For a long time, I’ve had thoughts and questions about certain things about Christianity that didn’t fit in with the evangelical—or even protestant—understanding of things. As I began reading more and more about historical Christianity, I discovered that my thoughts were very close to those held by the early church theologians, and by the Eastern Church today. I also discovered that many of the divergent Western theologies began with Augustine in the late 4th Century. So, this book is an attempt to remove God and Christianity from Augustinian boxes, and later evangelical theological boxes, to reveal a God who is much larger than we have been taught, while remaining anchored to the original creeds and beliefs of the Church.

What kind of teachings am I referring to when I say they “didn’t fit?”

I’m talking about core beliefs about the Bible and atonement theories. Is the picture of God that we have in the Old Testament—that differs so much from what we see in Jesus—reflect the people’s thoughts about God rather than the truth about God? And notice that Paul uses a variety of metaphors to describe Jesus’s work on the cross; why does Western theology focus on only one—penal substitution—as if it’s the one and only way to see salvation? Things like that. And as it turns out, the early Church had those thoughts as well.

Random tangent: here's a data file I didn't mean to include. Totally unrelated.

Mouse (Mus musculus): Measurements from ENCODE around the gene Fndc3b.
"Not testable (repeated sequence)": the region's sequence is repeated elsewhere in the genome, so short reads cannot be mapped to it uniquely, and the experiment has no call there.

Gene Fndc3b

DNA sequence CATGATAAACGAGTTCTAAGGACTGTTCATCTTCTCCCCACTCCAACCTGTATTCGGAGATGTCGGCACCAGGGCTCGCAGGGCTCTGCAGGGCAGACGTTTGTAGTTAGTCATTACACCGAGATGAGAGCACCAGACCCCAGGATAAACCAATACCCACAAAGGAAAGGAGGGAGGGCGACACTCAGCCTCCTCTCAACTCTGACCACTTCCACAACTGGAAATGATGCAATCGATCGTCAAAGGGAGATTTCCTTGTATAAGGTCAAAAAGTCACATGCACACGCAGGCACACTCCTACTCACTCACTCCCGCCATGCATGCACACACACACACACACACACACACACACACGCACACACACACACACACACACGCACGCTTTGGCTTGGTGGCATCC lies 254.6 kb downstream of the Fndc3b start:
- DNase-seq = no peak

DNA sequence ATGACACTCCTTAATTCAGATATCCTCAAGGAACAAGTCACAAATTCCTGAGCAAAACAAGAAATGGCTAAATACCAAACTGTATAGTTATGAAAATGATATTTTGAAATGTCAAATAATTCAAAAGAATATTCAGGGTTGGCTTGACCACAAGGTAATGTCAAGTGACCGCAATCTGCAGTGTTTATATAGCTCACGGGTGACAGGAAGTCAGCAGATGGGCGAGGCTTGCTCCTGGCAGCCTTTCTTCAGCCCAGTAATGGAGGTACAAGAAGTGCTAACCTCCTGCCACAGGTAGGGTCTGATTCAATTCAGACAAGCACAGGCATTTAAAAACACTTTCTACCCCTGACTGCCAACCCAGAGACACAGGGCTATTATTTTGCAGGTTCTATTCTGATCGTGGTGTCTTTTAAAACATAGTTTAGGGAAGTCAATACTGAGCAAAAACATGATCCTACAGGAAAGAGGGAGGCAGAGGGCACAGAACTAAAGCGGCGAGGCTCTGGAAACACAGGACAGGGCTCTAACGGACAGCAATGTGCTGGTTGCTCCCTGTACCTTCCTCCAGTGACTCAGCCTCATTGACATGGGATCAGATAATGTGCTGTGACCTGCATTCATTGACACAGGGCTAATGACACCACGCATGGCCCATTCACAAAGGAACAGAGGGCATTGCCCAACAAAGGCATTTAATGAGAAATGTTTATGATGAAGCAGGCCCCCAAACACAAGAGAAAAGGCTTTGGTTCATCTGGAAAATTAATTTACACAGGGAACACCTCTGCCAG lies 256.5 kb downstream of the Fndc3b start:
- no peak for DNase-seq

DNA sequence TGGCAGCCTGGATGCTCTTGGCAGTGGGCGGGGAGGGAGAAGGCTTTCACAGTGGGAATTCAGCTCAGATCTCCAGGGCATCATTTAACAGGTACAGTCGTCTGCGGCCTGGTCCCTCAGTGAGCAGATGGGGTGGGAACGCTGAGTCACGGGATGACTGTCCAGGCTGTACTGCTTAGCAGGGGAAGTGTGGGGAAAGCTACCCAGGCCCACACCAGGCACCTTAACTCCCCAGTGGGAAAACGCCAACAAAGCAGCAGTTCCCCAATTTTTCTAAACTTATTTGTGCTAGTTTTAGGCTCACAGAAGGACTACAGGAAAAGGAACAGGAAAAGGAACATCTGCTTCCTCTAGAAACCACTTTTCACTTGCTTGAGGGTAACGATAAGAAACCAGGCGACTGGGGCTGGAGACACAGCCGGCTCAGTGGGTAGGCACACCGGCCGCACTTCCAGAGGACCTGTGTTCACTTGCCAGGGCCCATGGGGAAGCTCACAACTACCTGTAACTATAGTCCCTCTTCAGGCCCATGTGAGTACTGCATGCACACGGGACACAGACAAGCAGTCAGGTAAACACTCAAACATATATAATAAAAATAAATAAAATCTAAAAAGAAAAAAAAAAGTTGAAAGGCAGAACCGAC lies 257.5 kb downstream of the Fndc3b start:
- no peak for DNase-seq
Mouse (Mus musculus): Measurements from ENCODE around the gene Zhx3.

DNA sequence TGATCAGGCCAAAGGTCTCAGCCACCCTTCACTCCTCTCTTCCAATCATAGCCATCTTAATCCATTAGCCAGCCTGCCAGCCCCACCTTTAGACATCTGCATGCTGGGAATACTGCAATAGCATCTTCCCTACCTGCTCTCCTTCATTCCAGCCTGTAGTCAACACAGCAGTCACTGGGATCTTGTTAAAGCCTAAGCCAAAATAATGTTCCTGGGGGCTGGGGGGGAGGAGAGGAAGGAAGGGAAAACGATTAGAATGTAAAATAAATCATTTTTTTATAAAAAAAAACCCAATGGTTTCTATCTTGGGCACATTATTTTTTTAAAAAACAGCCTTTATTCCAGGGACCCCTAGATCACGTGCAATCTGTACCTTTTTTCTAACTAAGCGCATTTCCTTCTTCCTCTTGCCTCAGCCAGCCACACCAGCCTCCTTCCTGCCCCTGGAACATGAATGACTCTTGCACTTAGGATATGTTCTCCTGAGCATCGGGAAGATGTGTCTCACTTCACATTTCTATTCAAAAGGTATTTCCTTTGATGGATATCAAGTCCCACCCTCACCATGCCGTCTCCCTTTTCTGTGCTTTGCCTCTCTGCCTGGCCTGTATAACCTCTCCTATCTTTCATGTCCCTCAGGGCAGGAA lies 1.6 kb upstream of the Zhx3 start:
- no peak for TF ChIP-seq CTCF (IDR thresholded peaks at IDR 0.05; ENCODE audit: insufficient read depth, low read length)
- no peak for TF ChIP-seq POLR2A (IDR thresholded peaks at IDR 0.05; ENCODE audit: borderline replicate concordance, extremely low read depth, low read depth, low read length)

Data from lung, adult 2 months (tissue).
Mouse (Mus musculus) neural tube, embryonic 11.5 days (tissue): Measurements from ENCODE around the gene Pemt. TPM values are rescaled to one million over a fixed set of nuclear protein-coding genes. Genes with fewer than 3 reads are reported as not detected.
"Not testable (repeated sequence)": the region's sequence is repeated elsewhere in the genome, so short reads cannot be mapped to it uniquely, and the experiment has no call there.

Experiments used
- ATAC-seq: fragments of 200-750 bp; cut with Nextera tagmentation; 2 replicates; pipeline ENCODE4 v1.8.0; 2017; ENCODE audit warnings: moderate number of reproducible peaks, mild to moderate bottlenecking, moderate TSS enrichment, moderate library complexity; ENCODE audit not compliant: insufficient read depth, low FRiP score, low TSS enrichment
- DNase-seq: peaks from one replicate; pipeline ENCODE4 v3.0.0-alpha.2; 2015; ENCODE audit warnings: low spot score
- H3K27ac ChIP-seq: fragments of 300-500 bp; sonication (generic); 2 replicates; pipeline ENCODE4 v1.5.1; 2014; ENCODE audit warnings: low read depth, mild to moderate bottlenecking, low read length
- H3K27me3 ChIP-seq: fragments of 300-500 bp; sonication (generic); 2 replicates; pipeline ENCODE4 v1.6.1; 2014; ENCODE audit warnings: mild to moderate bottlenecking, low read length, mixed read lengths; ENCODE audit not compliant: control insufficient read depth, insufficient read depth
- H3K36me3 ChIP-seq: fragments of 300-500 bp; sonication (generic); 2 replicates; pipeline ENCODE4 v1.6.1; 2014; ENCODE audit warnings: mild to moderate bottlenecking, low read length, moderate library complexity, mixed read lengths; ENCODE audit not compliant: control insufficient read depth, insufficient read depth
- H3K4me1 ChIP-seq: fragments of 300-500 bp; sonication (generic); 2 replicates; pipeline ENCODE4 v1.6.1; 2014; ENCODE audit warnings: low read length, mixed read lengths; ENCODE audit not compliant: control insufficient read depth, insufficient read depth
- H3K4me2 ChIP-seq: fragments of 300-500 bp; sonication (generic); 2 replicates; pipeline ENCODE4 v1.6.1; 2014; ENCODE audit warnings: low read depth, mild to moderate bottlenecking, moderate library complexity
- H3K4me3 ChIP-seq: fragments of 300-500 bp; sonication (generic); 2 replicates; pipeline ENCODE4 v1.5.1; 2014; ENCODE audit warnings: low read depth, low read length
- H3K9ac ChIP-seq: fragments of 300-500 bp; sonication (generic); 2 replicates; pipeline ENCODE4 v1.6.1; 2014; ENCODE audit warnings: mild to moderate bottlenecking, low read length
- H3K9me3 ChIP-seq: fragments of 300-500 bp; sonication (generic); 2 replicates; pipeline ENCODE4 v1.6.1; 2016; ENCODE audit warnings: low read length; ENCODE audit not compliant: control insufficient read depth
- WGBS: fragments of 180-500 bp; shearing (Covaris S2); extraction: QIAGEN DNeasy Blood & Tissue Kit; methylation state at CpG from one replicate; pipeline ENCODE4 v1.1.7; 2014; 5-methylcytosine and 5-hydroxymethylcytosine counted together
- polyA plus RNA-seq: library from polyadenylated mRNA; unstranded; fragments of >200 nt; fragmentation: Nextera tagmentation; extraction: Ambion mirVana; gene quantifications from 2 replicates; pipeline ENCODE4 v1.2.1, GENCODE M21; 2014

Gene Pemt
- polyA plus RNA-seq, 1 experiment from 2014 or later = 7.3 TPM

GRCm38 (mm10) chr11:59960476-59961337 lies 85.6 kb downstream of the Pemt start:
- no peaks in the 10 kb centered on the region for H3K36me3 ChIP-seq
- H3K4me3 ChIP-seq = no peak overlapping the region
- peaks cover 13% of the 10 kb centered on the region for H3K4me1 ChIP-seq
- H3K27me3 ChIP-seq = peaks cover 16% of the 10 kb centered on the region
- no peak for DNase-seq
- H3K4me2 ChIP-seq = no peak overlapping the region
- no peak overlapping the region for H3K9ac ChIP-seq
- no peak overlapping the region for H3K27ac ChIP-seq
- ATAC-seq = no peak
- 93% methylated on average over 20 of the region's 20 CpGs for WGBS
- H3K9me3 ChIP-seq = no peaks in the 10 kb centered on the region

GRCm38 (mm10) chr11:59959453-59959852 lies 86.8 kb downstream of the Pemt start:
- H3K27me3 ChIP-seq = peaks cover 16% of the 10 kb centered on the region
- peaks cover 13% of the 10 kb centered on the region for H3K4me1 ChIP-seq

What other beliefs have I traced to Augustine and other Western theologians?

Original sin, for one. The total depravity of man. And God’s wrath poured out on mankind, so that he had to punish Jesus instead of us. Eternal torment. The list goes on. In the book I try to give explanations of the origins of these doctrines and provide historic, “unevangelical” ideas to consider.   

A final note:

While I present my opinions on the issues I discuss, I am not at all dogmatic about my thoughts. I have tried to keep a conversational tone throughout the book. I quote from a lot of people I respect. I try to ask questions and pose possible answers, while giving reasons to dispose of ideas that I find unacceptable. My hope is that I can encourage people to ask their own questions. I think God is big enough to handle the questions, and I want people to find that bigger God.

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Historic Universalism